Leadership

Homebuilding's C-Level Measures Up: '21 Pay Gains On Performance

Here’s The Builder’s Daily annual deep dive special scorecard on public homebuilding’s C-suite strategists’ pay packages in a year that was.

Leadership

Homebuilding's C-Level Measures Up: '21 Pay Gains On Performance

Here’s The Builder’s Daily annual deep dive special scorecard on public homebuilding’s C-suite strategists’ pay packages in a year that was.

May 19th, 2022
Homebuilding's C-Level Measures Up: '21 Pay Gains On Performance
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2021: The Year of Whack-A-Mole

A paraphrase of a Steve Martin thought from his book, "Born Standing Up," comes to mind.

It's easy to be great. It's hard to be good."

In a year that saw people in the U.S. pay upwards of $3 trillion for residential real estate, blowing away prior records, public homebuilding's chief strategists played their part and measured up to a bevy of challenges that may be remembered as 2021: The Year of Whack-A-Mole.

The context was different then and it's different now – challenges of supply constraint can be costly. Challenges of demand dislocation can be existential. The context in 2021 was surging demand versus scarce supply. The context in 2021 drove leaders, managers, and team members in the field crazy. But, by and large, no matter where and how suddenly each new set of problems arose, work-arounds, extra hours on the job, and some money judiciously hurled at the matter mostly did the job of bringing things to the outcome everybody wanted.

As a peer group, last year, leading executives – ranging in title from executive chairman to chief executive to co-ceo – from 19 publicly-traded homebuilding enterprises pulled in $408.3 million collectively, compared with $296.6 million earned by the same 27 individuals a year earlier, according to exclusive The Builder's Daily analysis of company disclosures. Their  average package that includes base pay, bonuses and other merit-based financial opportunities, business performance-related stock and options awards, and fringe benefits and perks.

[See details for each executive's compensation package below].

As it happens, homebuilding company top executives earn on a par – a titch lower – than the chieftains of blue chip publicly traded companies in other industry sectors, as noted here last week in the Wall Street Journal, where four members of our 27 exec line-up appeared among the leading salaries in America.

The median CEO’s compensation package in 2021 was $14.7 million. Most of that amount comes in the form of equity awards that could ultimately prove to be worth more or less than initially reported. The median salary, bonus and other cash compensation was $4.1 million.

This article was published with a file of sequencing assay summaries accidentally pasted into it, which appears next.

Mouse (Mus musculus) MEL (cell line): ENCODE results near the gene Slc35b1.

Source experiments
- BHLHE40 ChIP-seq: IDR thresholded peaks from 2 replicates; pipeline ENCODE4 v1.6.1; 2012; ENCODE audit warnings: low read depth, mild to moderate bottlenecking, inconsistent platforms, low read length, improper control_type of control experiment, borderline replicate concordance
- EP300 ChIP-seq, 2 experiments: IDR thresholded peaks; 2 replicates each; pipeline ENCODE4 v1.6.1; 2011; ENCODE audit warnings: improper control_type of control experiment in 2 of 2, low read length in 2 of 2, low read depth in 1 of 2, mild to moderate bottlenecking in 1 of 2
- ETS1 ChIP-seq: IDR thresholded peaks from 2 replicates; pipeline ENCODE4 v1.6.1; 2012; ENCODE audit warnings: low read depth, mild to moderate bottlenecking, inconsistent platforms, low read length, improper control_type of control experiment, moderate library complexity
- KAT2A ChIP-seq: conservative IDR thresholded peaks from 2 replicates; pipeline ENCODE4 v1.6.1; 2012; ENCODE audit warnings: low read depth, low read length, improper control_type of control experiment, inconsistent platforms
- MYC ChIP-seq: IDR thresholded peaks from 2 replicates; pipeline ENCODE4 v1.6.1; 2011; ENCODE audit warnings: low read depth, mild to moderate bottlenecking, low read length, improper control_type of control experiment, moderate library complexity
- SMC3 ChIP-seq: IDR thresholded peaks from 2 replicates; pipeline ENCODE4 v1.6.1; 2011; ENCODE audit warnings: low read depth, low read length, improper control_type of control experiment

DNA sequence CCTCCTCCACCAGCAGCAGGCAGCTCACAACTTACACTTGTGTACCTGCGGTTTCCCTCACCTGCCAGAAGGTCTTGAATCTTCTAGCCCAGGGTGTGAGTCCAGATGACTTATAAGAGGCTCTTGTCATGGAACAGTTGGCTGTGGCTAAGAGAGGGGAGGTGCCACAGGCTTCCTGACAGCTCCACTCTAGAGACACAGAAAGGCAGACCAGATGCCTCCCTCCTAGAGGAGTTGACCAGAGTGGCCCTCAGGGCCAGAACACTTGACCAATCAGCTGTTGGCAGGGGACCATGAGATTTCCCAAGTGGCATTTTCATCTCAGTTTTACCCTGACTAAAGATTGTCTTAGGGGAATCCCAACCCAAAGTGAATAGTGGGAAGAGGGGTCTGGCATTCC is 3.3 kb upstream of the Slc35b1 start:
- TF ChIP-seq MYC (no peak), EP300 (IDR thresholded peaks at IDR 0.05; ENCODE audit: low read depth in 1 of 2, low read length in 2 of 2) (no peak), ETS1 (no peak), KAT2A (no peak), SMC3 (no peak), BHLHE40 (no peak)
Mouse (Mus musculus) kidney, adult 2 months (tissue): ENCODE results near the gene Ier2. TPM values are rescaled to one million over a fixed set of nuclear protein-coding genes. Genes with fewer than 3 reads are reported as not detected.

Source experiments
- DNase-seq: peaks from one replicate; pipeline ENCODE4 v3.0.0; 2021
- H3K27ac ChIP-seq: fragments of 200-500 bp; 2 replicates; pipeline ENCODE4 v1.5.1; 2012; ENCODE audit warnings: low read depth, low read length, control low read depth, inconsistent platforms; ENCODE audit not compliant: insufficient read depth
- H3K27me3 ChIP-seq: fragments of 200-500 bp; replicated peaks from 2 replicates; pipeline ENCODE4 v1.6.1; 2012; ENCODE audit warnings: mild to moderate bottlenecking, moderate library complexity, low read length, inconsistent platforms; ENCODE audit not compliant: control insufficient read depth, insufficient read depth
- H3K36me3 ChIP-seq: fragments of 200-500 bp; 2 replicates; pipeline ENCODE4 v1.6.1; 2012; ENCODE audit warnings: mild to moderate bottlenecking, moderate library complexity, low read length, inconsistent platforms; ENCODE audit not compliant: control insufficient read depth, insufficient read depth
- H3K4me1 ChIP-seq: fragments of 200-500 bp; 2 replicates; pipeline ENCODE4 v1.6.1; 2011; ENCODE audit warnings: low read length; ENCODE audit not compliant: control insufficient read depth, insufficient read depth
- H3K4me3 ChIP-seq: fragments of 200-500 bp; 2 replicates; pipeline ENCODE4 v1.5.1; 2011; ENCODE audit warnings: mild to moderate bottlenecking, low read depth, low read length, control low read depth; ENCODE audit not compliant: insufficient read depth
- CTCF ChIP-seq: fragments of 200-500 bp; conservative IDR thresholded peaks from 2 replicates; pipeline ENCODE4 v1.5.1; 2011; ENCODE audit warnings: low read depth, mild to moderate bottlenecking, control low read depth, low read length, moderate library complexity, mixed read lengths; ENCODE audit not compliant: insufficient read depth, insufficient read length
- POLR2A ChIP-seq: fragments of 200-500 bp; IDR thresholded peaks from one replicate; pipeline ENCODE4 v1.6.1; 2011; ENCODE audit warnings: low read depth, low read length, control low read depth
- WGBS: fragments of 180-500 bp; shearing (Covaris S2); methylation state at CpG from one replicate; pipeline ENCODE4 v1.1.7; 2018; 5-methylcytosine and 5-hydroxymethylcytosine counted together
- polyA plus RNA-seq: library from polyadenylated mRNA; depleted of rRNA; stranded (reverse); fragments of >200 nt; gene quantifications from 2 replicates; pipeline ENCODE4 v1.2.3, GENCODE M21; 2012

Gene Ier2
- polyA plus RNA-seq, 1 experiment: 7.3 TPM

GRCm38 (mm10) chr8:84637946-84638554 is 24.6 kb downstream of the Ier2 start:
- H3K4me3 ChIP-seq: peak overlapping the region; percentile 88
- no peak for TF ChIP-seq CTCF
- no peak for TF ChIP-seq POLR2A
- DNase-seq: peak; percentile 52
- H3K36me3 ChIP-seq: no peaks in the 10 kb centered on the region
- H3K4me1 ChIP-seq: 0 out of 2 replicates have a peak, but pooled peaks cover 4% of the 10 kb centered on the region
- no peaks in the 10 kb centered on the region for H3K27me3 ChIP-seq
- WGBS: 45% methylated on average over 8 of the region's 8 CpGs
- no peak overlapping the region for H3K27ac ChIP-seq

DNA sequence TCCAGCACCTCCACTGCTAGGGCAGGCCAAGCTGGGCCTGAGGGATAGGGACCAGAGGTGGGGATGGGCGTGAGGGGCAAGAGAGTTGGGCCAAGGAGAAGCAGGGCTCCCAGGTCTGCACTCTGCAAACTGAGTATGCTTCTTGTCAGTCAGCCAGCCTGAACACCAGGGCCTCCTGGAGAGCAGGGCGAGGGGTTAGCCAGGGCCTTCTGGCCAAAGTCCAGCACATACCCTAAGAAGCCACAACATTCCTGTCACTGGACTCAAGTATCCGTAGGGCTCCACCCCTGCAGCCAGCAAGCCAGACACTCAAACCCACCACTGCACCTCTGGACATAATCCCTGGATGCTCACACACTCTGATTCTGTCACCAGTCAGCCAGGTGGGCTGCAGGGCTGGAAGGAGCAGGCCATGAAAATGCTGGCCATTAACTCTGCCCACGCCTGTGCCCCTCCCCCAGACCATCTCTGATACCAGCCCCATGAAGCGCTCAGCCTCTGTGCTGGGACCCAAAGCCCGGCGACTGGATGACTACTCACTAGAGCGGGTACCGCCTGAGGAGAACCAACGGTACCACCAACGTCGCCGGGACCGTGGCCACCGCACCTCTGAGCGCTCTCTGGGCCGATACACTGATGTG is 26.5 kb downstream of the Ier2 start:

The collective of 27 public homebuilding organization executives averaged $14.6 million – upwards of 65% of which was in cash salaries, non-equity incentives, and perqs – an aggregate 40% higher than those executives took home in 2020.

  • This cohort of 27 executives led enterprises that, together delivered 557,209 single-family and multifamily for-sale and for-rent homes, with revenues of $228.5 billion, per their disclosures.
  • Collectively, their salaries, awards, and benefits totalled 17.9% of the aggregated total revenue of their firms.
  • On average, their pay packages clocked in at a CEO pay ratio of 137:1, compared with the median salary of the companies' team members.

There are dozens of stories in the numbers themselves. We look at them as a record of value creation, of management mastery, and of the workmanlike job of creating business cultures of capability.

Now, a bit of perspective.

When you think of the economic multiplier effect of these 19 organizations and the 557,000 plus homes they delivered in one of the most overall capacity-challenged business, construction, manufacturing, and distribution stretches in history the epic leadership, motivation, and focus achievements validate each and every leader's strike point on their performance-based reward incentives.

Think too of the impact these leaders had on a macro- and scores of micro-economies still trying to get on their feet in the long deadly wake of Covid. A measure of that impact comes clear when you apply the total of 557,000 homes to the following analysis:

Building 1,000 average single-family homes creates 2,900 full-time jobs and generates $110.96 million in taxes and fees for all levels of government to support police, firefighters and schools, according to NAHB's National Impact of Home Building and Remodeling report.